A Pattern Language





‘[...] 110. MAIN ENTRANCE
111. HALF-HIDDEN ENTRANCE
112. ENTRANCE TRANSITION
113. CAR CONNECTION
114.HIERARCHY OF OPEN SPACE
115. COURTYARDS WHICH LIVE
116. CASCADE OF ROOFS
117. SHELTERING ROOF
118. ROOF GARDEN
[...]
127. INTIMACY GRADIENT
128. INDOOR SUNLIGHT
129. COMMON AREAS AT THE HEART
130. ENTRANCE ROOM
131. THE FLOW THROUGH ROOMS
132. SHORT PASSAGES
133. STAIRCASE AS A STAGE
134. ZEN VIEW
135. TAPESTRY OF LIGHT AND DARK
[...] 
141. A ROOM OF ONE’S OWN
142. SEQUENCE OF SITTING SPACES
143. BED CLUSTER
[...]
159. LIGHT ON TWO SIDES OF EVERY ROOM
[...]
179. ALCOVES
180. WINDOW PLACE
181. THE FIRE
182. EATING ATMOSPHERE
183. WORKSPACE ENCLOSURE
184. COOKING LAYOUT
185. SITTING CIRCLE
186. COMMUNAL SLEEPING
187. MARRIAGE BED
188. BED ALCOVE
189. DRESSING ROOM
[...]
190. CEILING HEIGHT VARIETY
191. THE SHAPE OF INDOOR SPACE
192. WINDOWS OVERLOOKING LIFE
[...]


204. SECRET PLACE


At this stage, you have a complete design for an individual building. 


253. THINGS FROM YOUR LIFE’


Alexander, D (1977) A Pattern Language Oxford: Oxford University Press








We could apply these ingredients to an analysis of film, the film also containing short passages, a tapestry of light and dark, a room of one’s own (time for the viewer to contemplate a rapid previous sequence, perhaps), an intimacy gradient through which exposition is provided in increasing measure, and so forth.


‘112. ENTRANCE TRANSITION
[...]
'Buildings, and especially homes, with a graceful transition between the street and the inside, are more tranquil than those which open directly off the street.
‘The experience of entering a building influences the way you feel inside the building. If the transition is too abrupt there is no feeling of arrival, and the inside of the building fails to be an inner sanctum.’


But what happens when a film begins abruptly, in medias res? Then there is little provision of entrance transition. Perhaps this type of sudden transition announces there will be no offer of inner sanctum in the film. However, it could be argued that the route into the cinema, the darkened auditorium, or the designation of time ‘to watch a film’ act as entrance transitions. If the film begins in medias res, the contrast between entrance transitions pre-projection and the lack of thereafter turns the experience into an encounter, ‘encounter’: a meeting of adversaries, in ‘in-‘ and against ‘contra' .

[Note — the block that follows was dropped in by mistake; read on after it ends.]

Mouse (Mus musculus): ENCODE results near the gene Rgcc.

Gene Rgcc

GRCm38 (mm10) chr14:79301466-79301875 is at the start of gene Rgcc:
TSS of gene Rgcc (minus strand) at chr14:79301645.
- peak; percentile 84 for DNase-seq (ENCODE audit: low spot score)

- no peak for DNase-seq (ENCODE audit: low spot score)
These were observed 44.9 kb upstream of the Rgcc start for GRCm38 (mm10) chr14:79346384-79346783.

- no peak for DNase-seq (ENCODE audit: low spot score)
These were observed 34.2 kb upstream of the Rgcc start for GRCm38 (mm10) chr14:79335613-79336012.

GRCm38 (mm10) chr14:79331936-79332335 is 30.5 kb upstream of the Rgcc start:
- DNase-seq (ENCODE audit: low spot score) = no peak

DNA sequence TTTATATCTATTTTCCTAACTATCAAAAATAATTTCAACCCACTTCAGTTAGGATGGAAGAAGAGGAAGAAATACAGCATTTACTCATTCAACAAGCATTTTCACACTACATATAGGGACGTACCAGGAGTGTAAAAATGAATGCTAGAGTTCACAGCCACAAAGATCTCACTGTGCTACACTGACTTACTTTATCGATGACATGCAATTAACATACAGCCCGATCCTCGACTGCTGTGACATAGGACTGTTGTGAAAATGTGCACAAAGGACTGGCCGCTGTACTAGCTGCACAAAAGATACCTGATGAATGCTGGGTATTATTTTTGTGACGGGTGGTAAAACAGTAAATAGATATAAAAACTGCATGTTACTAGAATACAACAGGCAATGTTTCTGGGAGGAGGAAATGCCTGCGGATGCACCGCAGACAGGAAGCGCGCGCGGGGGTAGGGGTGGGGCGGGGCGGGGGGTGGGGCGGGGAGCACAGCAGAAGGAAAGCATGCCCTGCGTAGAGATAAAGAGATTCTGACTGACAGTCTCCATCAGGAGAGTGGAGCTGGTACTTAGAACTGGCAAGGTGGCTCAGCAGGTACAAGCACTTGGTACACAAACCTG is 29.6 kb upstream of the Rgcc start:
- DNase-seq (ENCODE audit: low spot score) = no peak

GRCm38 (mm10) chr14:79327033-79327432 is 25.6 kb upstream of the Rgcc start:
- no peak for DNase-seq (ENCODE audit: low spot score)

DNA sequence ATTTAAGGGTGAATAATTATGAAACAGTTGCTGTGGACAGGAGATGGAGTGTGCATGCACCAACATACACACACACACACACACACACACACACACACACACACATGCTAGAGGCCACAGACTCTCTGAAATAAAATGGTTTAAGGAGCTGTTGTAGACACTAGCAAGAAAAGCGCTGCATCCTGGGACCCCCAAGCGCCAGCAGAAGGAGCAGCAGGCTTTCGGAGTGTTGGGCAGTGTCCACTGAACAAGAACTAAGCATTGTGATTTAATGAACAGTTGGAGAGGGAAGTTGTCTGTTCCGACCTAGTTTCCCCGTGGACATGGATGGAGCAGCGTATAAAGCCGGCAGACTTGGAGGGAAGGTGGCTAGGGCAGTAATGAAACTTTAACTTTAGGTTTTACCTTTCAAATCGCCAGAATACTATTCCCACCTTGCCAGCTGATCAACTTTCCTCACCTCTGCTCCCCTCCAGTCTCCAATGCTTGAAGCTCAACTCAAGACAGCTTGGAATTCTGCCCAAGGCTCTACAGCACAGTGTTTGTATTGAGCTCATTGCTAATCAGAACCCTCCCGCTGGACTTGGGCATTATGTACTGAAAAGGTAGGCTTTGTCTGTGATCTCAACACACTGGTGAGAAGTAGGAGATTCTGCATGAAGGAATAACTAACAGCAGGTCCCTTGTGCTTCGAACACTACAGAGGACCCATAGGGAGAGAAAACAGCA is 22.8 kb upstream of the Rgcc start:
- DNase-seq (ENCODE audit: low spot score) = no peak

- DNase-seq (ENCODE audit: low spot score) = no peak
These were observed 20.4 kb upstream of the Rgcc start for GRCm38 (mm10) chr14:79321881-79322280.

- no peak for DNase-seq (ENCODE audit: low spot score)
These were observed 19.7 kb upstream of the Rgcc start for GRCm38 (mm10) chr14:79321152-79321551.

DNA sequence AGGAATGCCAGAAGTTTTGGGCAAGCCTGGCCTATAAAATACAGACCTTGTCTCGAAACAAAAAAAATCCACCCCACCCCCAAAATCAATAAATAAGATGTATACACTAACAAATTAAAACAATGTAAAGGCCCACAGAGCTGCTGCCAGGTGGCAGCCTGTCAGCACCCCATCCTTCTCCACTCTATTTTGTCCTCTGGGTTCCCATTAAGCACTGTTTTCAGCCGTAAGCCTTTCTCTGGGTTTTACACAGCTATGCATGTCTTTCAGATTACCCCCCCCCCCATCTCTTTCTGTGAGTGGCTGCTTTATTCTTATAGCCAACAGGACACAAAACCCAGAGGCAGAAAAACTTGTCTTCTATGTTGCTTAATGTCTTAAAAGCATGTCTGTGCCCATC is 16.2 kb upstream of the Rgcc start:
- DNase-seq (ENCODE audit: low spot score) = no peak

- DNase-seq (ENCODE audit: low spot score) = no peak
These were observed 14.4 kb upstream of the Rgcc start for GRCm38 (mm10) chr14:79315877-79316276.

'204. SECRET PLACE
‘Where can the need for concealment be expressed; the need to hide; the need for something precious to be lost, and then revealed?
[...]
‘There is a strong support for the reality of this need in Gaston Bachelard’s The Poetics of Space [...]:


“With the theme of drawers, chests, locks and wardrobes, we shall resume contact with the unfathomable store of daydreams of intimacy.
“[...] A lock is a psychological threshold.”’




The 'Secret Place' of a film is in its twists of plot, kept locked until we turn a corner in the diegesis and discover them. 'Secret Places' may also be the levels – shelves and drawers – of meaning stored in it, ready to be accessed by the audience. 


'253. THINGS FROM YOUR LIFE
[...]
‘It is most beautiful when it comes straight from your life – the things you care for, the things that tell your story.’


Likewise, a film often strikes an audience most profoundly when it gives them the opportunity to project their own ideas onto its – even through the simple means of making the duration of a shot generously long to allow time for thought. If the film offers too little descriptiveness, too little detail, the audience may not be inspired to imagine, but conversely, if the film is too prescriptive in its imagery and narrative, the audience might feel unable to wander. As Bachelard says in The Poetics of Space:


‘I alone, in my memories of another century, can open the deep cupboard that still retains for me alone that unique odour, the odour of raisins drying on a wicker tray. [...] But I’ve already said too much. [The reader – or audience – needs space to leave off reading and start] to think of some place in his own past’.